Shoppers walk in the rain along Oxford Street in London.
Tola Akmen/AFP/Getty Images
The UK economy contracted in the second quarter of 2022 as the country’s cost of living crisis hit home.
Official figures released on Friday showed gross domestic product (GDP) shrank 0.1% quarter-on-quarter in the second quarter of the year, less than the 0.3% contraction expected by analysts.
It comes after GDP grew by 0.8% in the first quarter of the year.
Last week, the Bank of England warned that it expects the UK economy to enter its longest recession since the global financial crisis in the fourth quarter. For its part, inflation is expected to reach a maximum of over 13% in October.
Monthly estimates showed GDP fell 0.6% in June, less than the consensus forecast of 1.3% but below the revised 0.4% expansion in May.
“UK growth is stalling as the economy faces the challenges of a sharp squeeze on real incomes amid high inflation and higher interest rates,” said Hussain Mehdi, strategist macro and investment from HSBC Asset Management.
“In this context, it will be difficult to avoid recession, especially with the upside risks to energy prices heading into the winter.”
The UK energy price cap is set to reach £4,266 ($5,191.96), leaving millions of households struggling to pay their bills, according to consultancy Cornwall Insight.
Despite macroeconomic headwinds, however, HSBC backs UK large-cap stocks to continue to outperform this year given “commodity exposure, value and defensive names”.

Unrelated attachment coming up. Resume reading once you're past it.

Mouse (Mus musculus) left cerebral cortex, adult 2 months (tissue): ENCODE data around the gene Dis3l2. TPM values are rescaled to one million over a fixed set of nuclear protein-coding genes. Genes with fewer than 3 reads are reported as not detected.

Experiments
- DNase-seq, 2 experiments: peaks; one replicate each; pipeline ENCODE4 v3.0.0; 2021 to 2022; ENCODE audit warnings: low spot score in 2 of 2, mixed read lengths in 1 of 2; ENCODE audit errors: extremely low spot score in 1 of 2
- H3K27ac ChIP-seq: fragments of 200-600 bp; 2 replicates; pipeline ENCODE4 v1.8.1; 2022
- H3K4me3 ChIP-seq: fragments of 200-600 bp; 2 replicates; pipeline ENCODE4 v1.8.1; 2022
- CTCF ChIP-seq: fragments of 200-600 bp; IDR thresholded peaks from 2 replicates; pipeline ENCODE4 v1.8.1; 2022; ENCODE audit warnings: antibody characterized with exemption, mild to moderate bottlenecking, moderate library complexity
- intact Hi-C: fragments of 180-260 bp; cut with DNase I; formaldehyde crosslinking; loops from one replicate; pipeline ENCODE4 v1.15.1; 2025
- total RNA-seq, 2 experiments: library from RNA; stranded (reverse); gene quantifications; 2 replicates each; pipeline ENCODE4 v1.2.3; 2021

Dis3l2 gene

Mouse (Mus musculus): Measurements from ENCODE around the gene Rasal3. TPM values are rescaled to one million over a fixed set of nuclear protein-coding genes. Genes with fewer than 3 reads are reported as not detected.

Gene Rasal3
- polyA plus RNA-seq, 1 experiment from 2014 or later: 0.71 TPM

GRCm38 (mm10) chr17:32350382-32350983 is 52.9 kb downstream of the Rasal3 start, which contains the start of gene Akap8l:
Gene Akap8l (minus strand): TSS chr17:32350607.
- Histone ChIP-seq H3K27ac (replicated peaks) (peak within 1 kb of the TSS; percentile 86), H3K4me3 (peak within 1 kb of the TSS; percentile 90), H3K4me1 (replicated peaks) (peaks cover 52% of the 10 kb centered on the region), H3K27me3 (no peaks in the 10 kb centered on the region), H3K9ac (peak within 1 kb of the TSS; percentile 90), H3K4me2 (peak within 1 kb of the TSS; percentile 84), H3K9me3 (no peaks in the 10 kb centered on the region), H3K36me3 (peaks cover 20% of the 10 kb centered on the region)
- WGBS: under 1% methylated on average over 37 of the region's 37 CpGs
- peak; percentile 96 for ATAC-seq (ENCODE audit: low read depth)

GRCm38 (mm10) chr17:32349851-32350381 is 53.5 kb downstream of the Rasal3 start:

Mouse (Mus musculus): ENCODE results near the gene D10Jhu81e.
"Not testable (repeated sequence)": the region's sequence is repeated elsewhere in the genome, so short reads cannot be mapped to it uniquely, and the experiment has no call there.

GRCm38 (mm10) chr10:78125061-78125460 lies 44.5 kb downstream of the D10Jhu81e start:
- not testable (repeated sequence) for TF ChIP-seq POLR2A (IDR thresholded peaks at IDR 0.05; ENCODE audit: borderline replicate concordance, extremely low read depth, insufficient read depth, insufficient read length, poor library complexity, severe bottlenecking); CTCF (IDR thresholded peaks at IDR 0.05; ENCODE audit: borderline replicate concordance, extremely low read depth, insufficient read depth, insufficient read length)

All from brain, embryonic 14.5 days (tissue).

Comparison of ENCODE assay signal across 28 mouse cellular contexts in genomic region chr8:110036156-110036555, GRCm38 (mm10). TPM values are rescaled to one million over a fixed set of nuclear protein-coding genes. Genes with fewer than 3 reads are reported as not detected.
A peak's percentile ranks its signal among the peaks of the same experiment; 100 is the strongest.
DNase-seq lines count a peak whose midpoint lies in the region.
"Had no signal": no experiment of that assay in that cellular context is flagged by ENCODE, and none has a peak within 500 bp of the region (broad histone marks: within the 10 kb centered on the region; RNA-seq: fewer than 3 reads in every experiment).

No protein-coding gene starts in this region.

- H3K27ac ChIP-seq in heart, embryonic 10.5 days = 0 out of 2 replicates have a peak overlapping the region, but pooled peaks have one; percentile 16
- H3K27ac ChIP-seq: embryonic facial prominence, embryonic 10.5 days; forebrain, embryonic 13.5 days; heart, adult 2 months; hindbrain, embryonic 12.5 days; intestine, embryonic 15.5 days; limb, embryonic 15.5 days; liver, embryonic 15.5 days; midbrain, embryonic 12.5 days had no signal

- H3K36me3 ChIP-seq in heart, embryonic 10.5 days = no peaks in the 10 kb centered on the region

The Office for National Statistics, which publishes the growth figures, said the contraction was largely driven by a fall in service output, with the biggest drag coming from health and social work activities, reflecting a decline in Covid-19 activities.
He noted that household consumption fell 0.2% in the second quarter, offset by a positive contribution from net trade.
“Like clockwork, inflation has started to weigh on UK economic activity, with household spending contracting by 0.2% quarter-on-quarter,” said Barret Kupelian, senior economist at PwC.
Inflation hit a 40-year high of 9.4% in July and is expected to continue rising through the fall.
“There was some positive news from consumer-facing sectors, including hospitality, but this is likely to be short-lived once the cooler weather settles in and tourism activity eases.” Kupelian said.
“The UK has entered an environment of low growth and high inflation. With the Bank of England tightening financial conditions, all eyes are now on policymakers to help shape future sources of growth.”
This is a developing story and will be updated shortly.